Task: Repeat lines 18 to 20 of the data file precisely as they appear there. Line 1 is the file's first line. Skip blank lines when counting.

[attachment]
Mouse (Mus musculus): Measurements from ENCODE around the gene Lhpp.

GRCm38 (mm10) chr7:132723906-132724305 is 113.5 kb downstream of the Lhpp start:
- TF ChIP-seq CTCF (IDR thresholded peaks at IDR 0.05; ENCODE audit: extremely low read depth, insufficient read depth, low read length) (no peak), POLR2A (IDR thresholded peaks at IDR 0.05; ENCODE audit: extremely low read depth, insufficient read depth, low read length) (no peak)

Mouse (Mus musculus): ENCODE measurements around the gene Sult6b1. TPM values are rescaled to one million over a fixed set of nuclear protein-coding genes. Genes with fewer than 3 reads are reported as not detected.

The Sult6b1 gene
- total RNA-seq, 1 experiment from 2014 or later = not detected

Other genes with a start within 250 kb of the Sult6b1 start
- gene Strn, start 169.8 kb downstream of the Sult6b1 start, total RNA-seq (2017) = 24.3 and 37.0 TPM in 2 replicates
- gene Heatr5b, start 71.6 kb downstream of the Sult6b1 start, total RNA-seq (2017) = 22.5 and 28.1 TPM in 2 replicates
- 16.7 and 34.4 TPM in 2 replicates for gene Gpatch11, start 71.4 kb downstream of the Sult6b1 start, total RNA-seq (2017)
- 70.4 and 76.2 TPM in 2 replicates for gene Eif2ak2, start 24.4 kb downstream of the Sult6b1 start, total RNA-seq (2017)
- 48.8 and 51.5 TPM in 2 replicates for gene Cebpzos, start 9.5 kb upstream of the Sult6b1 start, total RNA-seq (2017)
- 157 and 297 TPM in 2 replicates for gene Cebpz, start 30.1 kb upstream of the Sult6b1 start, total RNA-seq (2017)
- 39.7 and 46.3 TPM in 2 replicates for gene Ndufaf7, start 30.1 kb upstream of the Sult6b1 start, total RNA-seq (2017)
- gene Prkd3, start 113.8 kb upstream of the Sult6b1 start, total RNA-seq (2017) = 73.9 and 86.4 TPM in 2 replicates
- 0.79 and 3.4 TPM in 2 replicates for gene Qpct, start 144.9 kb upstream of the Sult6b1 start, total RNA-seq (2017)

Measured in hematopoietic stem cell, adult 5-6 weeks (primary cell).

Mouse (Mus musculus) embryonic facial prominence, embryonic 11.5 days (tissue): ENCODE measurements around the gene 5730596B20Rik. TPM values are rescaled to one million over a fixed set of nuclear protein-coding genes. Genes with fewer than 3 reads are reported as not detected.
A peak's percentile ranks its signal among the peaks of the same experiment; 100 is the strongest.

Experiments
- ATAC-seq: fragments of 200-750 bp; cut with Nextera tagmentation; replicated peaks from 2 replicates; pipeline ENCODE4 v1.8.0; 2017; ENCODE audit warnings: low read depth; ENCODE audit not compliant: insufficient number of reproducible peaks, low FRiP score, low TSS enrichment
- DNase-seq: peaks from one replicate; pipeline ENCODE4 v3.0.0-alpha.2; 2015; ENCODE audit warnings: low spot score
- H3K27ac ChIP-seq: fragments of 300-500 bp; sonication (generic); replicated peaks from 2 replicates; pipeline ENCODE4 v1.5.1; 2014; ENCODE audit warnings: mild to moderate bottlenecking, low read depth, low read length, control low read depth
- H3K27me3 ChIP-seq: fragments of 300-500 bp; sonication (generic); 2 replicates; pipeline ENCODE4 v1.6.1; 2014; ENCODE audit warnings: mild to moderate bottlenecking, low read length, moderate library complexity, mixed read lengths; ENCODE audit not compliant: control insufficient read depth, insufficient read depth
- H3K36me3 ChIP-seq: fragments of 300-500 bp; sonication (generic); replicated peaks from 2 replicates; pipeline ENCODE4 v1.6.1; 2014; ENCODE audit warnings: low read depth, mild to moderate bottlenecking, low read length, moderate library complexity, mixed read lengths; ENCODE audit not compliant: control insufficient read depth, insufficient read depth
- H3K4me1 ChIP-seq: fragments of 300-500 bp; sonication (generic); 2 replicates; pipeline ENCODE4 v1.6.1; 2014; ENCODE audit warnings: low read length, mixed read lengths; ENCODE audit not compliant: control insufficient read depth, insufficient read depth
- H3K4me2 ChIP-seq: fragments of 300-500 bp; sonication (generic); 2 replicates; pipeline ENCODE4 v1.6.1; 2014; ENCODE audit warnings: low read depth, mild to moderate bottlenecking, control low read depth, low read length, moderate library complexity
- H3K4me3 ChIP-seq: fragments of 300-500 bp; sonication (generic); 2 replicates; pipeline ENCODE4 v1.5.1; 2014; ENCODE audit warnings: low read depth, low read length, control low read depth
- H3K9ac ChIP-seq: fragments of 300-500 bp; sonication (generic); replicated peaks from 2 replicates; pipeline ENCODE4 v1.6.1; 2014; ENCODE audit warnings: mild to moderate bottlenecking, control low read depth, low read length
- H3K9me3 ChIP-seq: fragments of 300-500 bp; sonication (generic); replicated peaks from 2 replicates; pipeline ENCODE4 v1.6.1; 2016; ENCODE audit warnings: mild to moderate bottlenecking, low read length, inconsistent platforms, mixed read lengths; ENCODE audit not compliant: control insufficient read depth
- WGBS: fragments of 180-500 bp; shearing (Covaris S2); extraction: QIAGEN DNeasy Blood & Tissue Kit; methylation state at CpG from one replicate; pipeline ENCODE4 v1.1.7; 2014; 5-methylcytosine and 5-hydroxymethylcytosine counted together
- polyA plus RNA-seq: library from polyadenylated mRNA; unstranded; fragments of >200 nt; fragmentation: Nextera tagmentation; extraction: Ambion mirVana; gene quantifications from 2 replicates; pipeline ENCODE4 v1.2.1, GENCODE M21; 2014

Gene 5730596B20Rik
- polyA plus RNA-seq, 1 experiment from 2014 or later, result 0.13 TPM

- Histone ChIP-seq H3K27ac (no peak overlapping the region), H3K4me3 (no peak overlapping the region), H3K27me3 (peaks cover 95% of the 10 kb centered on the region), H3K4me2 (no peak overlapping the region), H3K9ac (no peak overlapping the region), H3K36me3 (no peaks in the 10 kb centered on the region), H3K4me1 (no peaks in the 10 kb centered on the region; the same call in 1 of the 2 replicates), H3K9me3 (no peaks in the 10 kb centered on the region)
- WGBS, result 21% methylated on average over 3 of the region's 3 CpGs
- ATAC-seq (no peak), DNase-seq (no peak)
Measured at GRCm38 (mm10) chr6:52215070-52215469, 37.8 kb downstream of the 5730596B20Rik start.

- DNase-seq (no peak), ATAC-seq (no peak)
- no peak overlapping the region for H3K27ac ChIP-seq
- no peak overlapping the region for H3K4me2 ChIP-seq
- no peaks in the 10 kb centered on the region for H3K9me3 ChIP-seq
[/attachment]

Mouse (Mus musculus) embryonic facial prominence, embryonic 11.5 days (tissue): ENCODE measurements around the gene 5730596B20Rik. TPM values are rescaled to one million over a fixed set of nuclear protein-coding genes. Genes with fewer than 3 reads are reported as not detected.
A peak's percentile ranks its signal among the peaks of the same experiment; 100 is the strongest.

Experiments